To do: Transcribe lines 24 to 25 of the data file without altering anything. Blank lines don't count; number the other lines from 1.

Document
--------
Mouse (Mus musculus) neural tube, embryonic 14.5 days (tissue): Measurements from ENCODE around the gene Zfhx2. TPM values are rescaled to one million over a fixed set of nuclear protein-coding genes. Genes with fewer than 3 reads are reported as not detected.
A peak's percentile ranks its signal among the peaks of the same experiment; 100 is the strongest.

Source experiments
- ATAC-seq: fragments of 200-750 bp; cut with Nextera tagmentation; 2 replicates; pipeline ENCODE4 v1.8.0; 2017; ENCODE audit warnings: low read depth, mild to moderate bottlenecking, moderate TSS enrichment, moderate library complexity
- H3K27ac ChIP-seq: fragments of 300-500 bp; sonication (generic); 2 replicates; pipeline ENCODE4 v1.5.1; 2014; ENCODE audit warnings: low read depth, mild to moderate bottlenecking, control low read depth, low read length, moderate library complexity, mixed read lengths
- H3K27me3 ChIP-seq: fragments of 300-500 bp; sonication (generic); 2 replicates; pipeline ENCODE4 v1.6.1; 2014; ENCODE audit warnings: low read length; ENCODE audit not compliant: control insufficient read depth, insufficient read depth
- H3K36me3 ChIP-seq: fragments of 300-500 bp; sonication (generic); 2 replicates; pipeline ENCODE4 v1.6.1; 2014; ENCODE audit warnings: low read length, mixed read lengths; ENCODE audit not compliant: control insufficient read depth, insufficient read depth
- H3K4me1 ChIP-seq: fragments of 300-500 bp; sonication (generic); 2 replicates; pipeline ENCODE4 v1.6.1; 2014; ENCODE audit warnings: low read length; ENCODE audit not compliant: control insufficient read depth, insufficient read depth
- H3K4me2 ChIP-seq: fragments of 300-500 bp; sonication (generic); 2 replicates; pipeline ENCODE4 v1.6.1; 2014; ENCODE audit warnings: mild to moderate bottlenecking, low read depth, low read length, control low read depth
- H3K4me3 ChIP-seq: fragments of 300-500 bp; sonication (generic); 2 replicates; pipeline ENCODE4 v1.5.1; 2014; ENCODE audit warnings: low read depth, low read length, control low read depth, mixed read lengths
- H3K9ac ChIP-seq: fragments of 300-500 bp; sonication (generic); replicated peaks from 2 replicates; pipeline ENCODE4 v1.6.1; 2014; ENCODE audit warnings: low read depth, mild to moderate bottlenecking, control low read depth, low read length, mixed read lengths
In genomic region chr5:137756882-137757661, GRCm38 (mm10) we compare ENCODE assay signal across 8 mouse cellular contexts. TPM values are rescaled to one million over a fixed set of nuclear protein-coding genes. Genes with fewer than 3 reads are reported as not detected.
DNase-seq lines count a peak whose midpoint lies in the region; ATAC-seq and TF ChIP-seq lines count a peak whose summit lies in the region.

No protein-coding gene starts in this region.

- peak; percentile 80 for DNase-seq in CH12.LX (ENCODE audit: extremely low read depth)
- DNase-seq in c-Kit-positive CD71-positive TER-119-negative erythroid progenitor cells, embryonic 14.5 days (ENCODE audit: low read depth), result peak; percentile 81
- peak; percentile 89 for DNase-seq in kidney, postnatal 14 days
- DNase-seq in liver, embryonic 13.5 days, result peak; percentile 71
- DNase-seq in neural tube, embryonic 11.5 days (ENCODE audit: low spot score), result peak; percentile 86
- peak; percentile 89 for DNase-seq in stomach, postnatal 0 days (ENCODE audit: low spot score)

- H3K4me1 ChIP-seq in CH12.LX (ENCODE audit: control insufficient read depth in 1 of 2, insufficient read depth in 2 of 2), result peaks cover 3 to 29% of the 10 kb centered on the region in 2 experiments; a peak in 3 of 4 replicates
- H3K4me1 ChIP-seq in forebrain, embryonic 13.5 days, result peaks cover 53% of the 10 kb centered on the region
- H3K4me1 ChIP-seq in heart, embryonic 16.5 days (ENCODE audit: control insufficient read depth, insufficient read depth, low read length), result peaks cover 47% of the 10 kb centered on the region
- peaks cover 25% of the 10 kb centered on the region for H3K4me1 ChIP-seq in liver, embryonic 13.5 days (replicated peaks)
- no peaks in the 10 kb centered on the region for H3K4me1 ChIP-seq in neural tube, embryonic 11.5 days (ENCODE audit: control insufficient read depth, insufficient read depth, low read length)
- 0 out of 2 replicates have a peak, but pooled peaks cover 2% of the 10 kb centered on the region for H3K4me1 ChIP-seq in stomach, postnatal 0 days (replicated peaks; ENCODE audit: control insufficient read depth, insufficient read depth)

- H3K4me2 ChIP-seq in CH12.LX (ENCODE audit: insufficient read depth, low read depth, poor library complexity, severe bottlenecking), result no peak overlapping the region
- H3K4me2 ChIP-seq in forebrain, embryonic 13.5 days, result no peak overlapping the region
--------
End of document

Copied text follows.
- peaks cover 25% of the 10 kb centered on the region for H3K4me1 ChIP-seq in liver, embryonic 13.5 days (replicated peaks)
- no peaks in the 10 kb centered on the region for H3K4me1 ChIP-seq in neural tube, embryonic 11.5 days (ENCODE audit: control insufficient read depth, insufficient read depth, low read length)